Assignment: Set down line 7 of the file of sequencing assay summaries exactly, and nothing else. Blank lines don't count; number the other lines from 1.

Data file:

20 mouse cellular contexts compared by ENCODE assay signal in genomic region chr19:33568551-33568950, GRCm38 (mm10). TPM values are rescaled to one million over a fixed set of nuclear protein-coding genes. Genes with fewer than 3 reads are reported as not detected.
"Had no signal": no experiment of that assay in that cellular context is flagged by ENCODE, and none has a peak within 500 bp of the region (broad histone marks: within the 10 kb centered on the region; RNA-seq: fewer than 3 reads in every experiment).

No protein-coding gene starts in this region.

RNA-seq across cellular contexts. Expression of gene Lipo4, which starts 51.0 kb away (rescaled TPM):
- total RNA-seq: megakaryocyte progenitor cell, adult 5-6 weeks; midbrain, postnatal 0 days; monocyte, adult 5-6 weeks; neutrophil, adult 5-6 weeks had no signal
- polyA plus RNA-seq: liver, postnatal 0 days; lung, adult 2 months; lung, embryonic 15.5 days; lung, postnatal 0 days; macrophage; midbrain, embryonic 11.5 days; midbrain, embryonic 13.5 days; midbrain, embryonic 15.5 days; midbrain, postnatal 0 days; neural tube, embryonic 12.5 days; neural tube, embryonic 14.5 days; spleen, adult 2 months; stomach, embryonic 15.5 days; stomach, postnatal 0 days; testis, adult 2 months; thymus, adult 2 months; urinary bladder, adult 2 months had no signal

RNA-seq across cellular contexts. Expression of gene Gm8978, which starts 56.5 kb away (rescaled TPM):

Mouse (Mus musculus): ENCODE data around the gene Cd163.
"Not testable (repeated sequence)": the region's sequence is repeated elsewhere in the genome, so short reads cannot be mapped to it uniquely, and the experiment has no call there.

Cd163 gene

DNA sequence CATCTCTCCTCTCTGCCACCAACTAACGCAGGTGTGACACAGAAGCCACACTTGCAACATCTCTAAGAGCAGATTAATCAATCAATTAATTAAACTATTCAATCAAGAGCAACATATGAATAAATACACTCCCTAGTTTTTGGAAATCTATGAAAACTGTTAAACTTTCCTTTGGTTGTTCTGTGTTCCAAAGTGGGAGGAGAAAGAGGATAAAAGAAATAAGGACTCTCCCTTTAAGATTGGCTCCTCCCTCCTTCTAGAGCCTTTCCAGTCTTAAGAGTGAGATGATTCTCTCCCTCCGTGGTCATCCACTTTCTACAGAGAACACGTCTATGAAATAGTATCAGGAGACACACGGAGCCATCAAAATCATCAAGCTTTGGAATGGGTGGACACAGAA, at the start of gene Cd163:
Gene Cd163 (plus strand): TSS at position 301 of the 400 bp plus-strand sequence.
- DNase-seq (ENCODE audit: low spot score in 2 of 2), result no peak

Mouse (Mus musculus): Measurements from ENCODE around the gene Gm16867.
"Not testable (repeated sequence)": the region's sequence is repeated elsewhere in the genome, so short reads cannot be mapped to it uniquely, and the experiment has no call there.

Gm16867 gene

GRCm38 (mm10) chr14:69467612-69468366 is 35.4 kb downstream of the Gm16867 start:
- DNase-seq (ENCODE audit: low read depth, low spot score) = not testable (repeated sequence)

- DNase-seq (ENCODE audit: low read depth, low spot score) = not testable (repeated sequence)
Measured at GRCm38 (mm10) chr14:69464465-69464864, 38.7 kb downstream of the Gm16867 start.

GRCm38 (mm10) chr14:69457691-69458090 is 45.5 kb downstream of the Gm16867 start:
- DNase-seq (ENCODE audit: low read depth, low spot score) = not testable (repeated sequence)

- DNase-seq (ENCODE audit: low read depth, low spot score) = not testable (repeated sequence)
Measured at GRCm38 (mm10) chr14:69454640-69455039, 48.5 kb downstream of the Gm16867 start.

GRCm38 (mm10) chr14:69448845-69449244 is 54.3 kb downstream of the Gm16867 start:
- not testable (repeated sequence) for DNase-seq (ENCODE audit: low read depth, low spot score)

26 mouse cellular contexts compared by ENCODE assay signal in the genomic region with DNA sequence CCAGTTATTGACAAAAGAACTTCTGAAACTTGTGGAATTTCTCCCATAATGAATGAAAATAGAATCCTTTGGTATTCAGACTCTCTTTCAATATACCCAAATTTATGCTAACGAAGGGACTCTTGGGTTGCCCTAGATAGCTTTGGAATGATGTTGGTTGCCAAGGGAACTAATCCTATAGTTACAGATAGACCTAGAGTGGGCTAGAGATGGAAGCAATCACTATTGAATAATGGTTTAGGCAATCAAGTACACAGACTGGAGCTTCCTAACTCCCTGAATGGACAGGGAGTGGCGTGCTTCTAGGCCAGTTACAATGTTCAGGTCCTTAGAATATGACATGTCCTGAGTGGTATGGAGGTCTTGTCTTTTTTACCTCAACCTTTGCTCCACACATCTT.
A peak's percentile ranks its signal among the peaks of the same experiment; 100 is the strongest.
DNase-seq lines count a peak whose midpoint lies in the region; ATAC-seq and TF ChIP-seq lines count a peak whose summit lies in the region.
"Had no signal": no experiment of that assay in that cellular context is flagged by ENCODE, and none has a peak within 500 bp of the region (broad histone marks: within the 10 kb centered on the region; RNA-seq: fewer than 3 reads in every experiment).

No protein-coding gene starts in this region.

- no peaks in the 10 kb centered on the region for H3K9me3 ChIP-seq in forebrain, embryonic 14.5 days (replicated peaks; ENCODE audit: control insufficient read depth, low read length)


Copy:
RNA-seq across cellular contexts. Expression of gene Gm8978, which starts 56.5 kb away (rescaled TPM):